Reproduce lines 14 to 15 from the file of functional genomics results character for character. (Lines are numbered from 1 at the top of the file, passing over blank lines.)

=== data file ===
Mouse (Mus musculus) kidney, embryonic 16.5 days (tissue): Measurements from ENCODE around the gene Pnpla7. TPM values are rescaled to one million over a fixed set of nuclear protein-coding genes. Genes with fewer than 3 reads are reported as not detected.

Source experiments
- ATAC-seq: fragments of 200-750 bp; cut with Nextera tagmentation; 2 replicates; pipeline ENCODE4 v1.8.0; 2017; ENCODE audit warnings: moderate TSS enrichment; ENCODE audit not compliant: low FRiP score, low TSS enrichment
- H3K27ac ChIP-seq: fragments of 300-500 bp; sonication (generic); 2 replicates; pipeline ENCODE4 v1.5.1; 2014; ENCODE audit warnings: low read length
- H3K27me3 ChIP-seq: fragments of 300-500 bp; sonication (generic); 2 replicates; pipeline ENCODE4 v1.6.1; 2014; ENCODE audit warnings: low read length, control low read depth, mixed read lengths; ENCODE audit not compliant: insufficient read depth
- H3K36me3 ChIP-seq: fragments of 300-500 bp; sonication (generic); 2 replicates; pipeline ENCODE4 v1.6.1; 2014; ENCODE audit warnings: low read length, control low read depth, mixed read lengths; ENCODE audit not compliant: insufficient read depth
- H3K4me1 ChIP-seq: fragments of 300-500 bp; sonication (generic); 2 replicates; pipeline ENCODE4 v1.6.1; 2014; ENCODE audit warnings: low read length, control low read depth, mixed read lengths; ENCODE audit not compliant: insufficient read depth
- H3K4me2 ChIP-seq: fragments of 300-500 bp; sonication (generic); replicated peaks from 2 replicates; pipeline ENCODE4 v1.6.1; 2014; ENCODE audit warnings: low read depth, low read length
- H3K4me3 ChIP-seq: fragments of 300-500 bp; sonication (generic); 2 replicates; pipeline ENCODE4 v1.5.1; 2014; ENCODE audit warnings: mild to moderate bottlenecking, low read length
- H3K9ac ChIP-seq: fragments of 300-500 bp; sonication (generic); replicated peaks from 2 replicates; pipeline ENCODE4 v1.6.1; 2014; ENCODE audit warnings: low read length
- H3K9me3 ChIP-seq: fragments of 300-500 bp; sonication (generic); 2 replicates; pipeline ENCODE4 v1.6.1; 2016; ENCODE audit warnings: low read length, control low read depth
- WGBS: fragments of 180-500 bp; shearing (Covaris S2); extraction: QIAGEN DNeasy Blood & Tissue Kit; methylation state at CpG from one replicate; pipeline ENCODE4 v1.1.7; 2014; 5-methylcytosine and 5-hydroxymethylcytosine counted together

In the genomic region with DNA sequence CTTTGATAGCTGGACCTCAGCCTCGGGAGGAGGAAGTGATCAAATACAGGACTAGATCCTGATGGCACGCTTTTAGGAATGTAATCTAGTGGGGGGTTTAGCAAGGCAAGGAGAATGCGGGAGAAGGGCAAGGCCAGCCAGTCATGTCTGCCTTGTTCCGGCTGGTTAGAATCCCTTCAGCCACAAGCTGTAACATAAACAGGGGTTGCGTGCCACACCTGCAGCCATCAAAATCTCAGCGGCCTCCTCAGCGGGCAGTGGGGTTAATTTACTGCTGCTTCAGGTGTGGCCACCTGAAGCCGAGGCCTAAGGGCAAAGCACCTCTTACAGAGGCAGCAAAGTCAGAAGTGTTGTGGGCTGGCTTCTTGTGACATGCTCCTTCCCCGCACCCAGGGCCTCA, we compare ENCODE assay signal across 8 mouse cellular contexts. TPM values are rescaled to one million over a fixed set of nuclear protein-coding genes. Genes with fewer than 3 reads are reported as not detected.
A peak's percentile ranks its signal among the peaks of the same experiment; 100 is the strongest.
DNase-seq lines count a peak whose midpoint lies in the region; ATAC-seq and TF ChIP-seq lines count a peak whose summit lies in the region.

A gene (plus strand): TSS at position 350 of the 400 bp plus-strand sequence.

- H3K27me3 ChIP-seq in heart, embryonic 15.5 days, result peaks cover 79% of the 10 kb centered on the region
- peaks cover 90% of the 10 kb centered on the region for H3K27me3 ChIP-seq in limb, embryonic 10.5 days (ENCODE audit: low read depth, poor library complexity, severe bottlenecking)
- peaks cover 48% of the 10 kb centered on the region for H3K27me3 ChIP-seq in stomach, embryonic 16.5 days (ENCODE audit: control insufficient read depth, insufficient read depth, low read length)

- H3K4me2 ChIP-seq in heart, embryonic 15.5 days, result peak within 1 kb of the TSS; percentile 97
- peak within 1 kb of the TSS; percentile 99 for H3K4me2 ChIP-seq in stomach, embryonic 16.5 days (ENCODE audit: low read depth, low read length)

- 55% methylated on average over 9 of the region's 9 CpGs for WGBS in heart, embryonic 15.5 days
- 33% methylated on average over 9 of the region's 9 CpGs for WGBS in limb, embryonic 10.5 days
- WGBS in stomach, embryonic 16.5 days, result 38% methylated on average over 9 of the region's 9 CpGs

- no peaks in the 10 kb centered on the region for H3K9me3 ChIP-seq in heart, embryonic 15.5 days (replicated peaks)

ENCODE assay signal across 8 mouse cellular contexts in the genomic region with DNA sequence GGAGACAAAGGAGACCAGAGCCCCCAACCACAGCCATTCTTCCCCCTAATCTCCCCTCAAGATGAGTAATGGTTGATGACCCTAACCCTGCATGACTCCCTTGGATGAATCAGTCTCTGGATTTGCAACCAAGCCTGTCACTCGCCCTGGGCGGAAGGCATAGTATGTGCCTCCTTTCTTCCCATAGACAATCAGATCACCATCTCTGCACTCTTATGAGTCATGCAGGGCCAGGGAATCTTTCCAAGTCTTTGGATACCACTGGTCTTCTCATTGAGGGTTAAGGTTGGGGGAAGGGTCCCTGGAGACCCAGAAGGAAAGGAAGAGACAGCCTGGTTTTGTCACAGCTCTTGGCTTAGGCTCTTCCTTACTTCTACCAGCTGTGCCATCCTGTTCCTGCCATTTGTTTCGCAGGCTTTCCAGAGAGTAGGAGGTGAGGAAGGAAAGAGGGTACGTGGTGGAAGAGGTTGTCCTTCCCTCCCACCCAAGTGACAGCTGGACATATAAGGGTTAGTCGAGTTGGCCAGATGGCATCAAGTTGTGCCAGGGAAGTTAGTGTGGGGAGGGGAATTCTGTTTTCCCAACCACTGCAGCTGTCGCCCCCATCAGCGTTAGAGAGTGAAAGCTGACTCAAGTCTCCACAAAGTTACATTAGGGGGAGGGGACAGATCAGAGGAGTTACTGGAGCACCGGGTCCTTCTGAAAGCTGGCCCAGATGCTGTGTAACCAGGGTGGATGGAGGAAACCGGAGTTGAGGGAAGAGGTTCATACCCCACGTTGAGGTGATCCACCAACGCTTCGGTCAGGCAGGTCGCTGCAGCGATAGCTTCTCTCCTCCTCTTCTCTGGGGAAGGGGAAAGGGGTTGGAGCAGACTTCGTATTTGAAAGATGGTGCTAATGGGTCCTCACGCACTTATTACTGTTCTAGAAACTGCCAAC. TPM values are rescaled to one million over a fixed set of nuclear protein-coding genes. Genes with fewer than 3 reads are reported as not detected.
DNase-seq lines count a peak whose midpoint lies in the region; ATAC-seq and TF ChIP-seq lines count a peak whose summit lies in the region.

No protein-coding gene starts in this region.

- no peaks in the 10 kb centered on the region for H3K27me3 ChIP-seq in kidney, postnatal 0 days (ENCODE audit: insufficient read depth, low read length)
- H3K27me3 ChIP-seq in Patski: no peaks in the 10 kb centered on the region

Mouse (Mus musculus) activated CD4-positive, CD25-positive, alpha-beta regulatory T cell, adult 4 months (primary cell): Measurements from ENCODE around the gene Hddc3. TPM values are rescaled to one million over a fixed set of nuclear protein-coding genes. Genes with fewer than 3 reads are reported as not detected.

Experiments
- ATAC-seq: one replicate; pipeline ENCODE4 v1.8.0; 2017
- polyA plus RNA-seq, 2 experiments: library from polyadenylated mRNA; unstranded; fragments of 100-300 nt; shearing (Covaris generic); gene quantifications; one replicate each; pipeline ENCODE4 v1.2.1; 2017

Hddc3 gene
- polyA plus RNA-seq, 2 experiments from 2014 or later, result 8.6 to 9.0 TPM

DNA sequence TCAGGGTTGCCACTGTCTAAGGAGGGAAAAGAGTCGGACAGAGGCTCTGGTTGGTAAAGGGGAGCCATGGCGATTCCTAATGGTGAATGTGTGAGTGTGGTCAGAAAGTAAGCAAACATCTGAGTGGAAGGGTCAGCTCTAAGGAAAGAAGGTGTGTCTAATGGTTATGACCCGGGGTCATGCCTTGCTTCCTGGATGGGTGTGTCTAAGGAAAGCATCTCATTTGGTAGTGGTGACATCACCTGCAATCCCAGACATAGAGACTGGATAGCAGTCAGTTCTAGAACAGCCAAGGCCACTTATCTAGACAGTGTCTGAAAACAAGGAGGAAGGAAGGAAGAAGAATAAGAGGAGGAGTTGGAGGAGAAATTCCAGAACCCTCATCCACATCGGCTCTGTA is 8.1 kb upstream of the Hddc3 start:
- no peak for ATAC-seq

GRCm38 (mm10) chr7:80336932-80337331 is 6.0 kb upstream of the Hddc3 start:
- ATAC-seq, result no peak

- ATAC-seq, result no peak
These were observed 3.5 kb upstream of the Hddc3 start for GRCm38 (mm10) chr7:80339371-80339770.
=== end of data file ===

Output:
A peak's percentile ranks its signal among the peaks of the same experiment; 100 is the strongest.
DNase-seq lines count a peak whose midpoint lies in the region; ATAC-seq and TF ChIP-seq lines count a peak whose summit lies in the region.